Your child won't keep his or her first teeth forever, but that doesn't mean your child doesn't need conscientious dental care. Maintaining your child's dental health now will provide health benefits well into adulthood, as primary (baby) teeth serve some extremely important functions.
For one thing, primary teeth serve as guides for the eruption of permanent (adult) teeth, holding the space into which these new teeth will erupt. The crowns (tops) of the permanent teeth actually push against the roots of the baby teeth, causing them to resorb, or melt away. In this way, the adult teeth can take their proper place.
What's more, your child's primary teeth will be there for most of childhood, helping your child to bite, chew and speak. For the first six or so years, he or she will be relying on primary teeth exclusively to perform these important functions. Until around age 12, your child will have a mix of primary and permanent teeth. You will want to make sure those teeth stay healthy and are lost naturally — when it's time.
Your Child's First Teeth
Your child's 20 baby teeth will begin to appear usually between six and nine months, though in some cases it may start as early as three months or even later than 12 months. The two lower front teeth tend to erupt first. Sometimes your baby can experience teething discomfort during this process. If so, there are courses of action to help make your child more comfortable.
Your Child's First Dental Appointment
The American Academy of Pediatric Dentistry recommends that your child see a dentist by his/her first birthday. Though this may sound early, learning proper pediatric oral hygiene techniques, checking for cavities, and watching for developmental problems is extremely important.
There are a number of forms of tooth decay that can affect babies and small children. Early Childhood Caries (tooth decay) can develop rapidly, progressing from the hard, outer enamel layer of a tooth into the softer, inner dentin in six months or less.
Most of all, if you start brining your child to the dentist at a young age there is less of a chance for them to develop dental decay and will create more positive dental experiences in the future.
Pediatric Dental Treatments
There are a variety of dental treatments offered to prevent tooth decay in children, or to save or repair teeth when necessary. They include:
Topical Fluoride — Fluoride incorporates into the enamel of teeth, making it harder and more resistant to decay. Although there is a small amount of fluoride in toothpastes and in some drinking water supplies, a higher concentration can be applied professionally to your child's teeth for maximum protection.
Dental Sealants — A thin, white coating can be applied at the dental office to prevent cavities by sealing the little grooves on the chewing surfaces of back teeth known as “pits and fissures.” These little crevices become the perfect environments for decay-causing bacteria. Immature tooth enamel is more permeable and therefore less resistant to tooth decay. Dental sealants are easy to apply and provide years of protection.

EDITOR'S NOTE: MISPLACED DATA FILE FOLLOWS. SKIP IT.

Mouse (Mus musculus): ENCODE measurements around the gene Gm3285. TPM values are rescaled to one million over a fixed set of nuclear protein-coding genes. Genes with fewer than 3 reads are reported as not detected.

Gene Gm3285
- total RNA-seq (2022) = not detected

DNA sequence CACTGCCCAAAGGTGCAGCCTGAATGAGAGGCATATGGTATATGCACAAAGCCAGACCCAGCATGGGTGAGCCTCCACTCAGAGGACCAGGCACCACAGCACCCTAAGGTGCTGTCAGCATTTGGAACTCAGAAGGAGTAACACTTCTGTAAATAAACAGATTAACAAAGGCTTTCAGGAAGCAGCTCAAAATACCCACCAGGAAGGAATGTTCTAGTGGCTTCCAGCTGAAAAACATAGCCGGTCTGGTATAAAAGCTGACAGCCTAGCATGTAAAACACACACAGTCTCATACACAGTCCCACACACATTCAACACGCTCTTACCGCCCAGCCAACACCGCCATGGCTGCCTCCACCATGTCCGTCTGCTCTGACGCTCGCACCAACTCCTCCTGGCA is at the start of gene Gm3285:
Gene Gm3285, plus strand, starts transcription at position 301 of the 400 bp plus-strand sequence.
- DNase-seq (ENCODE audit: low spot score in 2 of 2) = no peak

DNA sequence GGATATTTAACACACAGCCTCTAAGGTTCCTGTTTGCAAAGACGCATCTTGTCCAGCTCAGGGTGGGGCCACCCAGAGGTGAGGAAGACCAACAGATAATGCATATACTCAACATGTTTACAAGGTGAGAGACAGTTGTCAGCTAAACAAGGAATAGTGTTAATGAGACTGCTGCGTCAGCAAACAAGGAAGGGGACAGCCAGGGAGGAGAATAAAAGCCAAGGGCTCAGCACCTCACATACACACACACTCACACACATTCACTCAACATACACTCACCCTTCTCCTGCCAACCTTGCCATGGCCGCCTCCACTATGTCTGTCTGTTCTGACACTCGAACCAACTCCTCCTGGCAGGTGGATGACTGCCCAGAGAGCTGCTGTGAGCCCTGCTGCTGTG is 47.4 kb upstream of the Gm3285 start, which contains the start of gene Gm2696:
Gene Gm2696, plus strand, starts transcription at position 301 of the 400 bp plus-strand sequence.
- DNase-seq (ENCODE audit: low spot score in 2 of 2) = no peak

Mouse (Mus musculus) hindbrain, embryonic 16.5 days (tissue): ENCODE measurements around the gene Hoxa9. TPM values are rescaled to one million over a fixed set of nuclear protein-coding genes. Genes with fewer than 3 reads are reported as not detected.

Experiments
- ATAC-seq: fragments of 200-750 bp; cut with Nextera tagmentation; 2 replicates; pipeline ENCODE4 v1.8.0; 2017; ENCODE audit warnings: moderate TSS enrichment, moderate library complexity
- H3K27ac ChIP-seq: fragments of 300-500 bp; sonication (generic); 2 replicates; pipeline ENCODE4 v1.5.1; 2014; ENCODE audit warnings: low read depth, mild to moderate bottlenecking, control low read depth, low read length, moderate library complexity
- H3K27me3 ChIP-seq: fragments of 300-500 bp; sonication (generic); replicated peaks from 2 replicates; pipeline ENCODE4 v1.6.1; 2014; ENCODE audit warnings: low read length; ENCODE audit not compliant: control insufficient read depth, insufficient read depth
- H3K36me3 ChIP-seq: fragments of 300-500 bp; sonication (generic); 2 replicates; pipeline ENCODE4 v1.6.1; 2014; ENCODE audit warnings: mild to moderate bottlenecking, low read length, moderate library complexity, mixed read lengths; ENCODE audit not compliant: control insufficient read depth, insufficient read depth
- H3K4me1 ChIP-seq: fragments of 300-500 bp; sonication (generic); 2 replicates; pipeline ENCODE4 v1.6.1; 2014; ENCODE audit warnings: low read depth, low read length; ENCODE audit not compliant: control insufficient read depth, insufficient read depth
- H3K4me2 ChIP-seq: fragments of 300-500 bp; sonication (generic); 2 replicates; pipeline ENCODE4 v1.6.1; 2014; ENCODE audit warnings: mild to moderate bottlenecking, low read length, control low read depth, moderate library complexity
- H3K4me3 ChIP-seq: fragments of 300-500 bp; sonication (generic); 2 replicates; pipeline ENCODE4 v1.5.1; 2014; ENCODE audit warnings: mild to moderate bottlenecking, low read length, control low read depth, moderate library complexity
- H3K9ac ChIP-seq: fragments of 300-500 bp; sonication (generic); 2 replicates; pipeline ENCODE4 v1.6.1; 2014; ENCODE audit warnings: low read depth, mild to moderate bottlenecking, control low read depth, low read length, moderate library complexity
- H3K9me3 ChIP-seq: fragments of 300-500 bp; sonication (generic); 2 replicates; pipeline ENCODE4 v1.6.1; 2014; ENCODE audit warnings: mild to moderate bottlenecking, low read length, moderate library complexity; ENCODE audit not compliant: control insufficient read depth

Dental Restorations — If your child develops any cavities, we are able to restore those teeth to help prevent the decay from getting larger and causing more problems. If the cavity is small or moderate in size, we typically will recommend restoring the tooth with a white restoration/filling. If the cavity is larger, we may recommend placing a crown on the tooth.
Bonding — Chips and minor fractures to front teeth — common childhood occurrences — can be repaired with tooth-colored bonding materials. These lifelike resins made of plastic and glass can be used on baby teeth as well as permanent teeth and last until the youngster has completed facial growth.
By around age 7, many malocclusions have become evident. Interceptive orthodontic treatment around this time may help direct proper tooth positioning and/or jaw growth, eliminating or simplifying the need for later treatment. There are many orthodontic problems that can be detected early and are examples of why a trained professional should evaluate your child during his/her growth and development. Even though we do not provide orthodontic treatment at our office, we are happy to evaluate your child's bite ("occlusion") and refer to an orthodontist in the area if necessary.
Sports & Your Child's Teeth
If your child is active in sports, a mouthguard is a highly recommended safeguard. According to the American Dental Association, an athlete is 60 times more likely to suffer dental harm when not wearing one of these protective devices. Mouthguards not only protect the teeth, but also greatly reduce the chance of a concussion during a sports related trauma.
For more information call Longmont Pediatric Dentistry at 303-776-1194!
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